Conclusions: This large, multicentre study of infantile HCM describes a complex cohort of patients with a diverse phenotypic spectrum and clinical course. Although overall outcomes were poor, this was largely related to underlying aetiology emphasizing the importance of comprehensive aetiological investigations, including genetic testing, in infantile HCM.
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http://dx.doi.org/10.1002/ehf2.13573DOI Listing
September 2021

In Vitro Bioaccessibility and Antioxidant Activity of Polyphenolic Compounds from Spent Coffee Grounds-Enriched Cookies.

Foods 2021 Aug 9;10(8). Epub 2021 Aug 9.

Department of Molecular Medicine and Medical Biotechnology, School of Medicine, University of Naples "Federico II", CEINGE-Biotecnologie Avanzate, 80131 Naples, Italy.

Spent coffee ground (SCG) is a significant by-product generated by the coffee industry. It is considered a great source of bioactive molecules well-recognized for exerting biological properties. This study aimed to implement SCG in a baked foods, such as cookies (SCGc), to increase their bioactive potential. A comprehensive study of the polyphenolic fraction of the SCG and SCGc using a high-resolution mass spectrometry analysis was performed. Moreover, the polyphenol bioaccessibility and change in antioxidant activity during simulated gastrointestinal digestion (GiD) were assessed. Data showed that SCGc provided 780 mg of melanoidins, 16.2 mg of chlorogenic acid (CGA), 6.5 mg of caffeine, and 0.08 mg of phenolic acids per 100 g of sample. Moreover, the 5-caffeoylquinic acid was the most relevant CGA found in SCG (116.4 mg/100 g) and SCGc (8.2 mg/100 g) samples. The antioxidant activity evaluated through three spectrophotometric tests, and the total phenolic compounds of SCGc samples exhibited significantly higher values than the control samples. Furthermore, during simulated GiD, the highest bioaccessibility of SCGc polyphenols was observed after the colonic stage, suggesting their potential advantages for human health. Therefore, SCG with high content in bioactive molecules could represent an innovative ingredient intended to fortify baked food formulations.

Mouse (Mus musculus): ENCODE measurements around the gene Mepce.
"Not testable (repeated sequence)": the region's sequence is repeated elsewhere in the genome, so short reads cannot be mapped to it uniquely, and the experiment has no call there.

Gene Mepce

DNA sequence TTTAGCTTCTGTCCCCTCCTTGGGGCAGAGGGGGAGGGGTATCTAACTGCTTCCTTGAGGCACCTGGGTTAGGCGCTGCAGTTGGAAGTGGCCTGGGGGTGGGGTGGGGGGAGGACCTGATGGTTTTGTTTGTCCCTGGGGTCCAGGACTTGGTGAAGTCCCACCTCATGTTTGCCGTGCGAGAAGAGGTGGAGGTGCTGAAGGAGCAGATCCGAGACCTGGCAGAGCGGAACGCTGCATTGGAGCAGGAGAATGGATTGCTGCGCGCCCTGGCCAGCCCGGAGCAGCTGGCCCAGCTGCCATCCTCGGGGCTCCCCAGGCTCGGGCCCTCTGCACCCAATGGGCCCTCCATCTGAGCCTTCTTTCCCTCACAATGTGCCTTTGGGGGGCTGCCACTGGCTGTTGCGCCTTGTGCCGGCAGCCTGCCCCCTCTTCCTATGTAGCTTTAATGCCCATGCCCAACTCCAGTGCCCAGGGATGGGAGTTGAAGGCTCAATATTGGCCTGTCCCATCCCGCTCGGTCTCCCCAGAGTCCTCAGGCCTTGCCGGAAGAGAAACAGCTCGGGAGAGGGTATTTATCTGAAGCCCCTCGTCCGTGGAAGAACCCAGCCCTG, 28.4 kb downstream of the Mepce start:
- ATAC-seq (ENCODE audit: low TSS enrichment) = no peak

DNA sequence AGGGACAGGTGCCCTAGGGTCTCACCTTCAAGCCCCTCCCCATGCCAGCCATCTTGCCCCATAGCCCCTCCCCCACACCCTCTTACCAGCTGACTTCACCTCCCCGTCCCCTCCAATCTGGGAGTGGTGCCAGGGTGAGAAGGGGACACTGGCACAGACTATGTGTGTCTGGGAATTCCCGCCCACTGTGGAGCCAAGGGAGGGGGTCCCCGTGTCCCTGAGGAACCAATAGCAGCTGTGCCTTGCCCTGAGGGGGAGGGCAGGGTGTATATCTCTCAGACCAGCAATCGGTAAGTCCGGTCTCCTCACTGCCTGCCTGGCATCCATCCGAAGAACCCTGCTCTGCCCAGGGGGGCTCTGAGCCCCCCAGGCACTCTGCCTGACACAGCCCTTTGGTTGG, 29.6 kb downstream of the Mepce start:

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http://dx.doi.org/10.3390/foods10081837DOI Listing
http://www.ncbi.nlm.nih.gov/pmc/articles/PMC8391337PMC
August 2021

Cortical Bone Stem Cells Modify Cardiac Inflammation After Myocardial Infarction By Inducing a Novel Macrophage Phenotype.

Am J Physiol Heart Circ Physiol 2021 08 20. Epub 2021 Aug 20.

Department of Physiology, Cardiovascular Research Center, Lewis Katz School of Medicine, Temple University, Philadelphia, PA, United States.

Acute damage to the heart, as in the case of myocardial infarction (MI), triggers a robust inflammatory response to the sterile injury that is part of a complex and highly organized wound healing process. Cortical bone stem cell (CBSC) therapy after MI has been shown to reduce adverse structural and functional remodeling of the heart after MI in both mouse and swine models. The basis for these CBSC treatment effects on wound healing are unknown. The present experiments show that CBSCs secrete paracrine factors known to have immunomodulatory properties, most notably Macrophage Colony Stimulating Factor (M-CSF) and Transforming Growth Factor-b, but not IL-4. CBSC therapy increased the number of Galectin-3+ macrophages, CD4+ T-cells, and fibroblasts in the heart while decreasing apoptosis in an in vivo swine model of MI. Macrophages treated with CBSC medium in vitro polarized to a pro-reparative phenotype characterized by increased CD206 expression, increased efferocytic ability, increased IL-10, TGF-b, and IL-1RA secretion, and increased mitochondrial respiration. Next generation sequencing revealed a transcriptome significantly different from M2a or M2c macrophage phenotypes. Paracrine factors from CBSC-treated macrophages increased proliferation, decreased a-Smooth Muscle Actin expression, and decreased contraction by fibroblasts in vitro. These data support the idea that CBSCs are modulating the immune response to MI to favor cardiac repair through a unique macrophage polarization that ultimately reduces cell death and alters fibroblast populations that may result in smaller scar size and preserved cardiac geometry and function.
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http://dx.doi.org/10.1152/ajpheart.00304.2021DOI Listing
August 2021